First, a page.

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The word from Detroit

Eminem isn't the only voice. Have you heard from Slum Village?

November 21, 2002|Scott T. Sterling | Special to The Times

In the not so distant past, the phrase "Detroit hip-hop" was an oxymoron. Music fans were most likely to call it Detroit Rock City or Motown, or the home of P-Funk and the birthplace of techno. But, until Eminem exploded, the Motor City's hip-hop heart beat only in underground circles.

The epicenter of that scene was a nondescript storefront called the Hip-Hop Shop. Detroit's finest MCs honed their skills at a weekly open mike there, including a young Eminem -- and members of Slum Village. The trio, which then consisted of rappers T-3 and Baatin and innovative DJ-producer Jay Dee, was the act industry execs and insiders felt was poised to break onto the national stage. Their odds only increased when Jay Dee became a top producer for hip-hop elite like De La Soul and A Tribe Called Quest.

Label snafus, however, left their debut album in limbo until 1999, when "Fantastic, Vol. 2" was released to critical praise. But by then, bootleg copies had been making the rounds for a year and Eminem had become a star, defining the sound and the color of Detroit hip-hop. According to Slum Village's T-3, little has changed since those days at the Hip-Hop Shop.

"The Detroit scene is not blowing up at all," he explains. "The labels aren't checking for other Detroit acts. And if they were, they'd be looking for white boys anyway."

Slum Village has managed to rise above the marketing on its latest album, "Trinity (Past, Present and Future)," which boasts its first bona fide radio hit, "Tainted."

"Our sound comes from a whole other spectrum," T-3 explains of Slum Village's panoramic approach. "We're more aligned with neo-soul acts like D'Angelo, Common and the Roots."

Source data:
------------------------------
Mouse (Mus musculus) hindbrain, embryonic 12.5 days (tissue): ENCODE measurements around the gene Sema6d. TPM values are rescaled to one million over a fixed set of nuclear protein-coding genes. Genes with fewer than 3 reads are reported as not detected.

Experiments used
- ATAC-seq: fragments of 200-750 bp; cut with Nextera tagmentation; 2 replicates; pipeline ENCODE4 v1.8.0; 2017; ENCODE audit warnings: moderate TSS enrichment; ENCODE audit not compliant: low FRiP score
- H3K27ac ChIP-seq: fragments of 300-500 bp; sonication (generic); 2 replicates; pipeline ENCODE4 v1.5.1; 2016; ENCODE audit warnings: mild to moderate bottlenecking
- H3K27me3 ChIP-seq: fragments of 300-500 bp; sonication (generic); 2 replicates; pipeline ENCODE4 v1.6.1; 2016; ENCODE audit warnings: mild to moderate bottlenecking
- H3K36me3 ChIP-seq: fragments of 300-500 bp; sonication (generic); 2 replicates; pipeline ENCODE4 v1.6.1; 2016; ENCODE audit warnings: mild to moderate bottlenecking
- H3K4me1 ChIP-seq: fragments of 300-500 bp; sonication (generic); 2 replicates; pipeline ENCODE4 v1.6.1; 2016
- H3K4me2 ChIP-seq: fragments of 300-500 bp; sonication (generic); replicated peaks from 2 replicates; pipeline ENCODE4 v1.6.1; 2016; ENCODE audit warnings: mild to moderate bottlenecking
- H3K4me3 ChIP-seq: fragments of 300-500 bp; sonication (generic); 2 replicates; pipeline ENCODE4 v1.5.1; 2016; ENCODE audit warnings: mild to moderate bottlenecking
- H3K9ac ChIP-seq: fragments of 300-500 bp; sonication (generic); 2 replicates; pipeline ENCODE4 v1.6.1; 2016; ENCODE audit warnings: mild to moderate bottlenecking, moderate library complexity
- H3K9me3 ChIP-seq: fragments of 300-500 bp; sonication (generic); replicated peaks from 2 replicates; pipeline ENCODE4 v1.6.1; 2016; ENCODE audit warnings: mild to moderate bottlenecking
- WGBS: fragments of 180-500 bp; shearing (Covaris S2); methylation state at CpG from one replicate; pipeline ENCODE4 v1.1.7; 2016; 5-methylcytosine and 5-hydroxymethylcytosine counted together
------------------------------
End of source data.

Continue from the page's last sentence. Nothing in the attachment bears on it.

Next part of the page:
The group even turned rampant bootlegging to its advantage.

"That ended up helping us. We went out on the Lyricist Lounge tour, with the Roots and with A Tribe Called Quest on their farewell tour. We made a lot of fans that way," he recalls. "That all happened from the buzz on the bootlegs, so it was a blessing in disguise."

Slum Village took "Trinity" deep into new hip-hop turf, with nods to such far-reaching sounds as Radiohead.

"We go out and find new inspirations and bring them back to hip-hop to keep things fresh," T-3 says.

Also keeping things fresh is the addition of third MC Elzhi, who brings a battle-ready edge to T-3's no-nonsense flow and Baatin's oft-spiritual and more esoteric approach to rhyming.

"With 'Trinity,' we combined the soulful sound of the old Slum Village with our current style and what we see as our future sound," T-3 says. "So people get the full spectrum of what we're about."


Slum Village with india.arie and Floetry

Where: Universal Amphitheatre,

100 Universal City Plaza, Universal City

When: Friday, 8:15 p.m.

Cost: $27.50 to $59.50

Info: (818) 622-4440

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